• Failure to list landlord as additional insured or lender’s loss payable on tenant’s property policy

The above are only some of the examples. All-in-all, we have been involved in hundreds of such cases. We have reviewed even more insurance proposals which in some cases provide little more than a summary of proposed limits.

A list of some of the common gaps we find in business insurance programs can be found at Appendix A to this publication.

THE INDEPENDENT INSURANCE AGENT IS YOUR LEGAL AGENT

Many buyers do not know that when they go to an independent insurance agency which represents many insurers, that agent is ordinarily their legal agent not the agent of the insurer. The general rule in most states is that the independent agent ordinarily represents the insured.xi

“If your insurance agency fails to advise you, it may be difficult to recover from that agency which will, more often than not, be quick to hide behind the “order taker” badge to disclaim its duty to you. “

This means that in most states, when you are hiring an insurance agent you are actually hiring someone to be your legal agent to do something for you. As your agent and not the insurer’s agent for most purposes, anything that the agent tells you may not be binding upon the insurer that person is selling for.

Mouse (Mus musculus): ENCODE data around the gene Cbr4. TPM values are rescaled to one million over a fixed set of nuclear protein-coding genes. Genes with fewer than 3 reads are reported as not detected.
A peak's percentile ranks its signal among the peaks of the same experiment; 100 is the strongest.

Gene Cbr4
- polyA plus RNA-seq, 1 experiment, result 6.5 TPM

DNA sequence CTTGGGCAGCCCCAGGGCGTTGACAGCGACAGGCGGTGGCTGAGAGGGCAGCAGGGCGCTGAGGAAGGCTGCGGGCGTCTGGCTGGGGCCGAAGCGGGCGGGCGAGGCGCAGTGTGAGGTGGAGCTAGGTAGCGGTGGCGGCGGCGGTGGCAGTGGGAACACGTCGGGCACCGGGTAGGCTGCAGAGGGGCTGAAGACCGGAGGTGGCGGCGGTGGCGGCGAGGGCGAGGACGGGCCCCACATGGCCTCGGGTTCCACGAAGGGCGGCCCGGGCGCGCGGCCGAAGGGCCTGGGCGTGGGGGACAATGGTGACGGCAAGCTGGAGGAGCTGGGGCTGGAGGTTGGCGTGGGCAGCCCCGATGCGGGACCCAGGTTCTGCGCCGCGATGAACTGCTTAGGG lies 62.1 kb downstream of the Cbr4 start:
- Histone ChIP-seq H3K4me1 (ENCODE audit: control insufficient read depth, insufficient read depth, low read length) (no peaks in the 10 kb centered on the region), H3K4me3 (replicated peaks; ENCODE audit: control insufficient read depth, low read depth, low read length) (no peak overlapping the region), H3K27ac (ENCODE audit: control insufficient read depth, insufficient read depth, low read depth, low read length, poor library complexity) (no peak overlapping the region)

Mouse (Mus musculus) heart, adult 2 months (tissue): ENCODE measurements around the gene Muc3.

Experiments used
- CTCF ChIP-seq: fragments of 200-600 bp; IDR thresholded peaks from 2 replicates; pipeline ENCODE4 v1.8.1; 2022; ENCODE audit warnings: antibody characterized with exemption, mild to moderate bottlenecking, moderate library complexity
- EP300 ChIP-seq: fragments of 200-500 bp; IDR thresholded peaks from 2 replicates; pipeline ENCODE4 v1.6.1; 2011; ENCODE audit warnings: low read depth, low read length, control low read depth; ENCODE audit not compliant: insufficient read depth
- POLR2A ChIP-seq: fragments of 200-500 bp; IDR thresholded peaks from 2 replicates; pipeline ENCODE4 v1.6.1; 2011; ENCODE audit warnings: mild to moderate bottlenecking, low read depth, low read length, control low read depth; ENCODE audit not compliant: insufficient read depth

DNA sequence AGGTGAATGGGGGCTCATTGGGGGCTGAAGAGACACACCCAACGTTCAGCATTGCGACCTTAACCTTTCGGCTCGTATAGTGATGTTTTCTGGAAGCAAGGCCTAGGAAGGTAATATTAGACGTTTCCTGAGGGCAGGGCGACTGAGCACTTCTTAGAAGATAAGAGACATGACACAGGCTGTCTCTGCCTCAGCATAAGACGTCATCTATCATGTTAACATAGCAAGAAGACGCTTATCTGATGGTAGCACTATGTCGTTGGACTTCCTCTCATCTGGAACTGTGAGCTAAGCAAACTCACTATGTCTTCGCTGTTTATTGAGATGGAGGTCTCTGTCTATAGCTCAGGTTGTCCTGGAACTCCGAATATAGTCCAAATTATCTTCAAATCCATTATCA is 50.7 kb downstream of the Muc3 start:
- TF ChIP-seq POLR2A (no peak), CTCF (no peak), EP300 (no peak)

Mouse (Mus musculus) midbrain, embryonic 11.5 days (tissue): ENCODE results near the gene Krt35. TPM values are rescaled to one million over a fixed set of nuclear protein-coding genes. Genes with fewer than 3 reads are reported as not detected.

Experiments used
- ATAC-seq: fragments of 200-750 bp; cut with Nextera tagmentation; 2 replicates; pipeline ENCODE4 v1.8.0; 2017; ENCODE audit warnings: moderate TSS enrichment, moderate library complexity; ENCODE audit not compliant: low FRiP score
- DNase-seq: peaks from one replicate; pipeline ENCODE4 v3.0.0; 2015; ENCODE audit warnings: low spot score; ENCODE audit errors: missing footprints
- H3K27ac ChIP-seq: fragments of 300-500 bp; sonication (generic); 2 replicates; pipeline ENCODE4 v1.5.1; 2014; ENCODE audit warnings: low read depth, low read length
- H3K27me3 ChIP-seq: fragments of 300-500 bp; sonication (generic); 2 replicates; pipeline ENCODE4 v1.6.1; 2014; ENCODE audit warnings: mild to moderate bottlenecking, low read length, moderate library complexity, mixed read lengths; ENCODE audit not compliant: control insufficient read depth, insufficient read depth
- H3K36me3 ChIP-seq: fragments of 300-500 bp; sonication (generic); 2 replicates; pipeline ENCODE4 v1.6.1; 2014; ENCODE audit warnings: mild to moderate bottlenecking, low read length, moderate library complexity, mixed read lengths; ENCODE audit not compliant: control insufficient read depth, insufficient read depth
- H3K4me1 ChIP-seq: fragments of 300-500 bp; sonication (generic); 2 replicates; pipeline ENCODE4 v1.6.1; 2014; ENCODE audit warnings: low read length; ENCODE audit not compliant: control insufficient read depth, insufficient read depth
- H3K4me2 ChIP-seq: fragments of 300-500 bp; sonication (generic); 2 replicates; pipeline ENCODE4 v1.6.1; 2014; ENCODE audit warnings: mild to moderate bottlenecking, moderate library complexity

If your agent tells you that you have coverage for a particular exposure and it turns out that you do not, the insurer which wrote the policy might be able to avoid liability for the misrepresentation unless the agent is an employee of the insurer or only sells for a single insurer.

IS YOUR AGENT AN ORDER-TAKER?

In some ways, the insurance agent can be more important than the insurance company. It is relatively uncommon for an insurer to voluntarily extend coverages and broadening endorsements where it is not requested to do so by the agent. Thus, executives in charge of buying insurance need more than an ordertaker agent. They need an advisor.

An example of this is in the area of coinsurance, one of the most commonly misunderstood concepts in property insurance. Although this can be a dangerous penalty clause in property insurance policies, some agents do not attempt to negotiate with the insurer for its removal.

“In some ways, the insurance agent can be more important than the insurance company. It is relatively uncommon for an insurer to voluntarily extend coverages and broadening endorsements where it is not requested to do so by the agent.”

Similar analogies can be made to the absence of blanket limits of insurance between multiple locations, the sprinkler guarantee penalty provision, among many others.